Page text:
It is said that you need to see or hear something three times before it fully lands. If that’s the case, I have now heard the call to “Do Less” on three separate occasions. The first was in 2006, when someone said to me that I seemed to have only one speed…full throttle, 110 percent. They asked what it would be like if I went at 70 percent, and I looked at him as though he was speaking Icelandic.
The second alarm came a couple of years ago when my Epstein-Barr virus re-activated. I simply wasn’t recovering from my exercise regime. So, I did “do less” and interpreted this as meaning I was truly listening to the feedback my body had to offer and made a change.
The third sign happened during my summer hiatus. I’ve had a chronic back issue, and the pain began to dial-up in December 2019. Yet, I pushed through the season of teaching, shifting onto Zoom with the onslaught of COVID-19, and had my back re-assessed in July. The feedback from that? Do less.
Rats…I’m not very good at doing less.
So, when I heard that message of “do less” a third time, translating to backing away from the more physical aspects of my life, it provoked anxiety. I’m lousy at doing less and feeling that by doing so, I’ll disappoint others. What if I’m not giving it “my all”? What if I say “no” to some things that I’ve always done and have become expected of me? What if I can’t work in the way I know how? What if this back pain gets worse and disabling? It was a rough couple of weeks when the “do less” message began to land fully.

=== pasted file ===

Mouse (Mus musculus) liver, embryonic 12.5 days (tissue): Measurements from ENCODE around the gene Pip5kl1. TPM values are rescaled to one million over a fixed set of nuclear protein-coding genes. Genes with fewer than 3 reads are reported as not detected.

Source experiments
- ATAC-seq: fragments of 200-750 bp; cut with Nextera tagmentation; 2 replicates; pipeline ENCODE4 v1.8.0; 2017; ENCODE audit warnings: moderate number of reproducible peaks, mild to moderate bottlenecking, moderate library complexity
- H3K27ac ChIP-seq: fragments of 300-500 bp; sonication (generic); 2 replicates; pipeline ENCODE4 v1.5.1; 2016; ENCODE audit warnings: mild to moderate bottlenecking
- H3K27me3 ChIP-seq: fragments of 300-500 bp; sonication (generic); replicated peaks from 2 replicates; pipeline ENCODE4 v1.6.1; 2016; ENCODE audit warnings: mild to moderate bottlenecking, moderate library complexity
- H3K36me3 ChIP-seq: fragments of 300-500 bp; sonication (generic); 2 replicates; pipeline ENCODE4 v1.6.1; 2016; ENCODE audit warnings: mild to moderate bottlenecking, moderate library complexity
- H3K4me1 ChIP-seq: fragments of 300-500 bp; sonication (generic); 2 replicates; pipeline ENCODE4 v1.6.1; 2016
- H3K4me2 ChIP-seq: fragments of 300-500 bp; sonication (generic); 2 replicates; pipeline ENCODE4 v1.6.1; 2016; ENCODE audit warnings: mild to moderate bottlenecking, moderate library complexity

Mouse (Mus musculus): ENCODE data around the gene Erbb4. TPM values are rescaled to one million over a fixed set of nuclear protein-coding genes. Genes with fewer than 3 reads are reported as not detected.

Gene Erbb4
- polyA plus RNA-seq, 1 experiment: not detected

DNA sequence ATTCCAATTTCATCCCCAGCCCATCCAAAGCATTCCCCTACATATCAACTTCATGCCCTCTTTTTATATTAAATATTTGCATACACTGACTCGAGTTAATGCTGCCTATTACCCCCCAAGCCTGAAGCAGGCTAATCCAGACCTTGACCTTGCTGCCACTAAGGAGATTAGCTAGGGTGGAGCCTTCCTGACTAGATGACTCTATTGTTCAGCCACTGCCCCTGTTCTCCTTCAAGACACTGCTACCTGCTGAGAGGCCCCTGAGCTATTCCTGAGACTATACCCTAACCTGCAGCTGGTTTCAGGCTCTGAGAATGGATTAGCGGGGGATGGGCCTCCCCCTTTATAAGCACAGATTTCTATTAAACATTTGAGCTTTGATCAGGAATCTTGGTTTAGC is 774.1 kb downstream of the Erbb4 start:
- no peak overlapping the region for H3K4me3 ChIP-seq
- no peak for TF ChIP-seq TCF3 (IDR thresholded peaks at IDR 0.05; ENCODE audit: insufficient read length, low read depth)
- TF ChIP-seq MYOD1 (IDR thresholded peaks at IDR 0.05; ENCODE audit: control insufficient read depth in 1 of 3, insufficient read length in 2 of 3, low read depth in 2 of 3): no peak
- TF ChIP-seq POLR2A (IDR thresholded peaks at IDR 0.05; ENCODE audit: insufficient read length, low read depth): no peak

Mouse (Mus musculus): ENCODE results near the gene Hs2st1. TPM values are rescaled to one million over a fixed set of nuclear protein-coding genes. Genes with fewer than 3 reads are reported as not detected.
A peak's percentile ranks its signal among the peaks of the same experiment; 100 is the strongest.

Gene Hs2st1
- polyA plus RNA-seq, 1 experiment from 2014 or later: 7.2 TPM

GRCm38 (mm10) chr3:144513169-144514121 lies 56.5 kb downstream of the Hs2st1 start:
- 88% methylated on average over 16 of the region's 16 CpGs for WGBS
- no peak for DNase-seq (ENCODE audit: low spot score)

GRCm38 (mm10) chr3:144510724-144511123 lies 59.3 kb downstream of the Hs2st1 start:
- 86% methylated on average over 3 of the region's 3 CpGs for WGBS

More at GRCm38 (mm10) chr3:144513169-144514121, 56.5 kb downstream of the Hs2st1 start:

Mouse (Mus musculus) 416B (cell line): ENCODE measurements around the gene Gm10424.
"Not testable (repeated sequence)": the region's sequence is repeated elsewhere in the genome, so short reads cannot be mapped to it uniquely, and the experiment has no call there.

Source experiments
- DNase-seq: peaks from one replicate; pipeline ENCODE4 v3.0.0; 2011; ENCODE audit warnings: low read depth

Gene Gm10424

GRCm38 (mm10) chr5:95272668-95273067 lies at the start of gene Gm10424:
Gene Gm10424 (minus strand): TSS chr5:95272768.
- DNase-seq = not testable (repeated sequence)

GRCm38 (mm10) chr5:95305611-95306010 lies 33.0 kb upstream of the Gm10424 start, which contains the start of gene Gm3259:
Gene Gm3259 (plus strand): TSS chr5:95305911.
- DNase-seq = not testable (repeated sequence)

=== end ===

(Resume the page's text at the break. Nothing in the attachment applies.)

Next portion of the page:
Now over a couple of months, things shifted from the “what if/can’t do” narrative to “what if I did things differently?” What if I focused on me and what I need right now? What if I got creative and figured out a different pathway to teaching? I began to envision a plan of action. Change how much you do physically and dedicate yourself to creating more stability in your spine. Learn and consult with trusted experts. I realized I could do less of what’s no longer serving me which, in turn, creates spaciousness for what does.
Part of interrupting the busy-ness pattern is offering myself grace to create more space. The past seven months have not only been rife with change and loss, but that loss has a term – “ambiguous loss,” as coined
by educator / author Tara Haelle. For many of us, stressful times have meant losing motivation, thus relying on our surge capacity. Focused, ambitious, and motivated people have had feelings resembling depression as an ambiguous loss is something we can’t quite put our finger on, and we don’t have an endpoint in sight. Without that, a resolution doesn’t exist.
I’m trying to be okay with doing less, not repeating old patterns but finding grace in saying “no” to what overloads me and “yes” to what nourishes me. And it isn’t easy. No change is easy. It takes grit and discipline and courage. I think I have some of that, so now is the time to call upon it.